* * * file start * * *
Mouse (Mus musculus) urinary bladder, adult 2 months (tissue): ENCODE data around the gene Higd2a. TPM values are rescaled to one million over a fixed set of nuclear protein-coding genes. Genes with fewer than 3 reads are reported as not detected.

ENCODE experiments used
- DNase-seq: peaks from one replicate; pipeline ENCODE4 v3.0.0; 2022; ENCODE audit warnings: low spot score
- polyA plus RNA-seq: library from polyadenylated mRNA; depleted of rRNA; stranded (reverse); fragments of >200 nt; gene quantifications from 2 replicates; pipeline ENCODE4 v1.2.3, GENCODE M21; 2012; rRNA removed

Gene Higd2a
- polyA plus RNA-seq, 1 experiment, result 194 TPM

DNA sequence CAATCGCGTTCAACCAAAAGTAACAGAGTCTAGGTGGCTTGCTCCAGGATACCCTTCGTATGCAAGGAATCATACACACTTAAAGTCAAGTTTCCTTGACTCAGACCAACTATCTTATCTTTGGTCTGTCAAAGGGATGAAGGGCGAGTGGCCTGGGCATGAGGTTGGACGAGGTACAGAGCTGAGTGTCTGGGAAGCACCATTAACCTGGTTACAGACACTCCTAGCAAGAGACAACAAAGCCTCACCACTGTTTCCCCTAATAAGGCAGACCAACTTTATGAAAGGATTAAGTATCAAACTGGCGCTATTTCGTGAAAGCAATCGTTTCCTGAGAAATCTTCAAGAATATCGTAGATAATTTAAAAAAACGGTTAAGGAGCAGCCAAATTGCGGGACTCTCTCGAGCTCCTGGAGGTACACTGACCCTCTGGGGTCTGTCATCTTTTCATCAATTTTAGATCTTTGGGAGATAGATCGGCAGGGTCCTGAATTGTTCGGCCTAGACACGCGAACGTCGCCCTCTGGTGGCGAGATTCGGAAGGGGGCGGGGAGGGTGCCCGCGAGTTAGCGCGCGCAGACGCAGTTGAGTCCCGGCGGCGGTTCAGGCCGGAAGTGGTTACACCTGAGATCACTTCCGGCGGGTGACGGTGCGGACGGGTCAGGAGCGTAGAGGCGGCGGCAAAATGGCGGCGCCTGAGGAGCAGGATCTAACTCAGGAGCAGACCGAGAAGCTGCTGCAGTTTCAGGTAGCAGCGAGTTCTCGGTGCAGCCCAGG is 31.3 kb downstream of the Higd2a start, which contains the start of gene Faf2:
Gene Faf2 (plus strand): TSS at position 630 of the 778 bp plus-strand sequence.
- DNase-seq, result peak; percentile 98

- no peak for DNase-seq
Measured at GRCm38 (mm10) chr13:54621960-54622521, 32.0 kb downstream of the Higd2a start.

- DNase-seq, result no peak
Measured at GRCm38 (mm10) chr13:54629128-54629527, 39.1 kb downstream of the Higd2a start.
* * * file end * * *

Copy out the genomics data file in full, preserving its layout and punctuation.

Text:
Mouse (Mus musculus) urinary bladder, adult 2 months (tissue): ENCODE data around the gene Higd2a. TPM values are rescaled to one million over a fixed set of nuclear protein-coding genes. Genes with fewer than 3 reads are reported as not detected.

ENCODE experiments used
- DNase-seq: peaks from one replicate; pipeline ENCODE4 v3.0.0; 2022; ENCODE audit warnings: low spot score
- polyA plus RNA-seq: library from polyadenylated mRNA; depleted of rRNA; stranded (reverse); fragments of >200 nt; gene quantifications from 2 replicates; pipeline ENCODE4 v1.2.3, GENCODE M21; 2012; rRNA removed

Gene Higd2a
- polyA plus RNA-seq, 1 experiment, result 194 TPM

DNA sequence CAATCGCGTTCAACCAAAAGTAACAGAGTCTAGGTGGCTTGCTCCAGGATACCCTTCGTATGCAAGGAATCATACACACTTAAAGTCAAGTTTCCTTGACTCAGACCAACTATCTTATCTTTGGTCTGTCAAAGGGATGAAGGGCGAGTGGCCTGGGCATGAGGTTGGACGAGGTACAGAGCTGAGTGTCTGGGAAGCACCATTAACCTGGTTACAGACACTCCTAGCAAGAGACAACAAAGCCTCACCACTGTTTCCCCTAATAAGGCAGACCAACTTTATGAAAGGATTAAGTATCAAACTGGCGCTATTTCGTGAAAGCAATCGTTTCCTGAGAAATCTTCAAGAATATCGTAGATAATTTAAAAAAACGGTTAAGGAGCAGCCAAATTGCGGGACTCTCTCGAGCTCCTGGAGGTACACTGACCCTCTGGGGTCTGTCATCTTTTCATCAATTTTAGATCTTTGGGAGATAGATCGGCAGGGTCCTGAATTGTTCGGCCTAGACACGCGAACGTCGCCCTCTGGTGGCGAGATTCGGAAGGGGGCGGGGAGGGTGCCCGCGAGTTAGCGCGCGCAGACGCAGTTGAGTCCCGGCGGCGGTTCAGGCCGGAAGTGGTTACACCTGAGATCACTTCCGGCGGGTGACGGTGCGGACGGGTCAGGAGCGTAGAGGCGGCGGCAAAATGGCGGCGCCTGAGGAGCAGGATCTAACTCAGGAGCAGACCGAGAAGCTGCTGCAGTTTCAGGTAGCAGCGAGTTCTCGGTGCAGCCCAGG is 31.3 kb downstream of the Higd2a start, which contains the start of gene Faf2:
Gene Faf2 (plus strand): TSS at position 630 of the 778 bp plus-strand sequence.
- DNase-seq, result peak; percentile 98

- no peak for DNase-seq
Measured at GRCm38 (mm10) chr13:54621960-54622521, 32.0 kb downstream of the Higd2a start.

- DNase-seq, result no peak
Measured at GRCm38 (mm10) chr13:54629128-54629527, 39.1 kb downstream of the Higd2a start.